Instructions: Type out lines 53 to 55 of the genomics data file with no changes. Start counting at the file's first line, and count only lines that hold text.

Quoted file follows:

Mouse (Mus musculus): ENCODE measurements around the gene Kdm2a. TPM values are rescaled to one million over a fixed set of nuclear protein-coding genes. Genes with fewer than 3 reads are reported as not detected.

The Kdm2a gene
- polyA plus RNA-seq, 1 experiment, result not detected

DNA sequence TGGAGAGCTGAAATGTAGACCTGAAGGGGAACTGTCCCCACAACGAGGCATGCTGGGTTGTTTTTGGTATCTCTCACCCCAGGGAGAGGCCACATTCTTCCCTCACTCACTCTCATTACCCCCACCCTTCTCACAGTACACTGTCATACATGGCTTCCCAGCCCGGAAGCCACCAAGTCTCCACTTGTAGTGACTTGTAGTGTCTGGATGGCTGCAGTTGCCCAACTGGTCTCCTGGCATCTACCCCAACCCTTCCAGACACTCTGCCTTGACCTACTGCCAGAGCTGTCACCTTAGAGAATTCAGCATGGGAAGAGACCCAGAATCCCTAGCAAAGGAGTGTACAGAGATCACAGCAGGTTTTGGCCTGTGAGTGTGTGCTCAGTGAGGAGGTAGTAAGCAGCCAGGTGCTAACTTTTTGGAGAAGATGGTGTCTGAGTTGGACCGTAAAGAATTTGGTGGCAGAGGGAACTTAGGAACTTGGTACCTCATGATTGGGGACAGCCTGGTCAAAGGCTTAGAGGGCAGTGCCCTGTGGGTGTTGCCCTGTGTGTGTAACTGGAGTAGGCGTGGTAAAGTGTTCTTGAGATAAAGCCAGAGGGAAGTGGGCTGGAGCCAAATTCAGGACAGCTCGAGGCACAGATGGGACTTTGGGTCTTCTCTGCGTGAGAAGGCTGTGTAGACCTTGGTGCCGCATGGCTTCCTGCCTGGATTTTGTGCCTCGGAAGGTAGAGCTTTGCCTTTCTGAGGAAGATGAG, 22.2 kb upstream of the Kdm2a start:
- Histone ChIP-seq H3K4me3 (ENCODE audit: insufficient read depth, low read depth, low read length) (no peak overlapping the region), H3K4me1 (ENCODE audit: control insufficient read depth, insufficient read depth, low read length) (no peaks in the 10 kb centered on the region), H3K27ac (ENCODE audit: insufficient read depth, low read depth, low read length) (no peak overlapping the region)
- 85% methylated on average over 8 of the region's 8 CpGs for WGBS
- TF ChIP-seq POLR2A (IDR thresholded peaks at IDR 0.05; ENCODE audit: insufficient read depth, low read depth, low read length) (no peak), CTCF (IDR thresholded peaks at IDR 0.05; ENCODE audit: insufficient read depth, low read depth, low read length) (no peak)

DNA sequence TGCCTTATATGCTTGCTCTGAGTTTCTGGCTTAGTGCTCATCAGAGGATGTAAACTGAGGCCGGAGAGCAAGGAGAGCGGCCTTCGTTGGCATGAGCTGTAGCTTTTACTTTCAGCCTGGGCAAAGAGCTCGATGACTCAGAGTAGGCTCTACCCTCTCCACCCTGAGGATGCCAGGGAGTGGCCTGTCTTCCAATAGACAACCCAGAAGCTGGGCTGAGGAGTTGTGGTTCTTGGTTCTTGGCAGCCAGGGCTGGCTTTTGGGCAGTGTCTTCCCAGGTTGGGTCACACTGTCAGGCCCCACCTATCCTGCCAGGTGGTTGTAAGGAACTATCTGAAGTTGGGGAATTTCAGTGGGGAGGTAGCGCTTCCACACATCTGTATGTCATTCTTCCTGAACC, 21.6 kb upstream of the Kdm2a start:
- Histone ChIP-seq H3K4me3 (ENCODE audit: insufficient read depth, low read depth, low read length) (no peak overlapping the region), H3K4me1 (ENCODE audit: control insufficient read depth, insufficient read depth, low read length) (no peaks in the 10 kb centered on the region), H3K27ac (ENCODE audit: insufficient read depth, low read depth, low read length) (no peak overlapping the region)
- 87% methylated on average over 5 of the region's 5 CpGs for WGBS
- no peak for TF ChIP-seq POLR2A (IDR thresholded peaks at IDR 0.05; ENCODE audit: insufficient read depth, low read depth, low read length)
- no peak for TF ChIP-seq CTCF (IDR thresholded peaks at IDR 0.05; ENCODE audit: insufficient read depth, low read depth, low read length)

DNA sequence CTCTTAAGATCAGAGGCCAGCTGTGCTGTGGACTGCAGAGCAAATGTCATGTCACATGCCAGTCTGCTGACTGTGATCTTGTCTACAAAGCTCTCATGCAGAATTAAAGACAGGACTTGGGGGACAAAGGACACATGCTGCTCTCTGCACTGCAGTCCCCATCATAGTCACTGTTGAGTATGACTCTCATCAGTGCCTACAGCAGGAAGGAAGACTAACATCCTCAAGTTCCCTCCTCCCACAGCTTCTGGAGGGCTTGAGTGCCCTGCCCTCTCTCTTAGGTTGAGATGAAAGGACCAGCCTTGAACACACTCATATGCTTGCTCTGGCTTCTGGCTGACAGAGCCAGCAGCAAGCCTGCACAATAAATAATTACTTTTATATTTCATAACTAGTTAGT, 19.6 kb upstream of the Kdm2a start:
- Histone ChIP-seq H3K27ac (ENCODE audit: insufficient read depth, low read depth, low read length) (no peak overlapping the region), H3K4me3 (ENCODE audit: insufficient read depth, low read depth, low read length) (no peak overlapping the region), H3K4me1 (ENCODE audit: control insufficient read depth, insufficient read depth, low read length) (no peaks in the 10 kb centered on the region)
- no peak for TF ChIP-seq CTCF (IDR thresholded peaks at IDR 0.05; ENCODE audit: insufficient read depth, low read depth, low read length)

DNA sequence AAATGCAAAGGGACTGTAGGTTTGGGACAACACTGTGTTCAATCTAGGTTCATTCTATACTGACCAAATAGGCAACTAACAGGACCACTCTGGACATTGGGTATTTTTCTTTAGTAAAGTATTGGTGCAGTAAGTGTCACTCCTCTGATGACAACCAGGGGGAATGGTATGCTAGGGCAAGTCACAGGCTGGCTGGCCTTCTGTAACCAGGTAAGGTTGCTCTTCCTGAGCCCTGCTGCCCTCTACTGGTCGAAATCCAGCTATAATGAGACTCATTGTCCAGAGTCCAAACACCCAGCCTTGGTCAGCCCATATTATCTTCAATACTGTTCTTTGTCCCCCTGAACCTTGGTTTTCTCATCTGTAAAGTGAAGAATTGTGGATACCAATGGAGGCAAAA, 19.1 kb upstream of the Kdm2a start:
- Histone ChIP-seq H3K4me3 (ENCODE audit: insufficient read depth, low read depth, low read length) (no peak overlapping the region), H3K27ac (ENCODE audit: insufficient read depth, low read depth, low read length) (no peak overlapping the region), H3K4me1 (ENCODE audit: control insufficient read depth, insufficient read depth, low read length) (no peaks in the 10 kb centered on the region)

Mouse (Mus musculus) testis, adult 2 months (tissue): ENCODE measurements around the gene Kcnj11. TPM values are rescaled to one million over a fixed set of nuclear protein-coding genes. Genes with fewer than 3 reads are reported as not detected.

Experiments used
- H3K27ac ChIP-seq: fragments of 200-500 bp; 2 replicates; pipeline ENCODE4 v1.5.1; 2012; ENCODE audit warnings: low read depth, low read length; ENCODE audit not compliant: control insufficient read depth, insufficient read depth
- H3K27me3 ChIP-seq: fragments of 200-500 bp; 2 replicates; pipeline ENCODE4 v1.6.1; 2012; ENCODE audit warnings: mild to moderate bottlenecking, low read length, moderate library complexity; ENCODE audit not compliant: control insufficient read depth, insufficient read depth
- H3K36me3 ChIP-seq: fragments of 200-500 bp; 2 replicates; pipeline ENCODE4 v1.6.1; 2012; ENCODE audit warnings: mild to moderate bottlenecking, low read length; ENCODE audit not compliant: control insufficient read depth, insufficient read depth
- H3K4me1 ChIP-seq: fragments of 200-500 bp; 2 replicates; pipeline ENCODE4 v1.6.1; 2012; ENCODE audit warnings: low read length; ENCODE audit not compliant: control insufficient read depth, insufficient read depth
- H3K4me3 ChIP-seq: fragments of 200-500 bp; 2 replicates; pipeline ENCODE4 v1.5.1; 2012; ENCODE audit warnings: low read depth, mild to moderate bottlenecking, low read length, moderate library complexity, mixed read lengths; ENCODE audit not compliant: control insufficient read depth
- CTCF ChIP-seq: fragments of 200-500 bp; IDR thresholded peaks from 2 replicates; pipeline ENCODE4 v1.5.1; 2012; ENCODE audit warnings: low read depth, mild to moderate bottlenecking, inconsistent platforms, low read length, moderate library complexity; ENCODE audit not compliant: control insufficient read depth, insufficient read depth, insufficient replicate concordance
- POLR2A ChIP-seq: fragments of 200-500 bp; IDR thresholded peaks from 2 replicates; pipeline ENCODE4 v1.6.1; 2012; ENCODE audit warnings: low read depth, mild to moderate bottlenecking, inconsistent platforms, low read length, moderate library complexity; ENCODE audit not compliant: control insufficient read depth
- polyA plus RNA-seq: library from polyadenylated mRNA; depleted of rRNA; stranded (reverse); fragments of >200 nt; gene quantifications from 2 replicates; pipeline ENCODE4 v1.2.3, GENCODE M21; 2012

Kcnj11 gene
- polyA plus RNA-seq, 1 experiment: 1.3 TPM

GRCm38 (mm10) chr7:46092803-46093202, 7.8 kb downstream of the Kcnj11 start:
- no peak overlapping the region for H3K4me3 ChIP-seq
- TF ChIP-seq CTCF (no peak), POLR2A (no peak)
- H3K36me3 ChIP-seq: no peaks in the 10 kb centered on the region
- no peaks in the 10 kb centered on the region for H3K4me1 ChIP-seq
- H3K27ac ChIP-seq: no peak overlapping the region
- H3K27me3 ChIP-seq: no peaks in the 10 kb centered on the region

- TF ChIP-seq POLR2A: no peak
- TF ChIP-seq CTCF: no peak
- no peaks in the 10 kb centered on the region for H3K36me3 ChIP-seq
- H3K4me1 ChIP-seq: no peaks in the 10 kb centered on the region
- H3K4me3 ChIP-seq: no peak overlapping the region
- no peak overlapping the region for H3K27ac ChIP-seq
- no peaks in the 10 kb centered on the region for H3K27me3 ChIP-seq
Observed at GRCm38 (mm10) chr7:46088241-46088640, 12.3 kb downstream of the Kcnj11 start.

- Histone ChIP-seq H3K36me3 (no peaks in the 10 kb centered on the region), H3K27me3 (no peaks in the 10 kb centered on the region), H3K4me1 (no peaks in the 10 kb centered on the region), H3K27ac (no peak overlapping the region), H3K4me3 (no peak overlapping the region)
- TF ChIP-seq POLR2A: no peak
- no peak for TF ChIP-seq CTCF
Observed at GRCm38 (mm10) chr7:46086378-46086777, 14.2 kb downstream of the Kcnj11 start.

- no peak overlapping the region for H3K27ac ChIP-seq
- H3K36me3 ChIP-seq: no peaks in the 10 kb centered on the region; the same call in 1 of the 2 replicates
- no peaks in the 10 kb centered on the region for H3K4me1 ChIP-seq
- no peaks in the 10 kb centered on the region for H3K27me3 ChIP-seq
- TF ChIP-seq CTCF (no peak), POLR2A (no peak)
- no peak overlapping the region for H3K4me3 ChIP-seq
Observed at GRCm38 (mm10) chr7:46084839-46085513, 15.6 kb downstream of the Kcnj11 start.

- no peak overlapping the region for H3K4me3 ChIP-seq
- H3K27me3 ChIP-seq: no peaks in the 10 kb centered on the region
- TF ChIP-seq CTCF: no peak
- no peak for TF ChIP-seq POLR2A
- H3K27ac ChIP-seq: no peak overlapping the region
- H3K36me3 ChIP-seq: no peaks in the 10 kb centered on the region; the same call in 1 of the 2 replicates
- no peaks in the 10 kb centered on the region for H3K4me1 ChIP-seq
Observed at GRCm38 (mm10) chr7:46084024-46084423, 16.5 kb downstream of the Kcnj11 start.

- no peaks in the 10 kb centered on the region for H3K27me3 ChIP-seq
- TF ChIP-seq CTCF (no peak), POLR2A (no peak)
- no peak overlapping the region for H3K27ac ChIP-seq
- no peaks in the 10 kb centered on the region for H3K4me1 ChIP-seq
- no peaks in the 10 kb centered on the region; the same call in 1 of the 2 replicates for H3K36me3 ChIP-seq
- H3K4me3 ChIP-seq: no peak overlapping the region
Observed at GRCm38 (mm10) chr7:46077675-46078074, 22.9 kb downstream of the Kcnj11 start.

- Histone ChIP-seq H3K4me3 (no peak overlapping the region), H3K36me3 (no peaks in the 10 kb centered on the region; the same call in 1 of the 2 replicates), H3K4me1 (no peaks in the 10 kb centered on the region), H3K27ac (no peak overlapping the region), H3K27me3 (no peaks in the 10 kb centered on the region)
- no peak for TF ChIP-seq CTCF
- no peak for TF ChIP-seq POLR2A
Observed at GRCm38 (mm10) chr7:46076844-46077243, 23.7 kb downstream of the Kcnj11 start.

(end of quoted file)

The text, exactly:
- TF ChIP-seq CTCF (no peak), POLR2A (no peak)
- no peak overlapping the region for H3K4me3 ChIP-seq
Observed at GRCm38 (mm10) chr7:46084839-46085513, 15.6 kb downstream of the Kcnj11 start.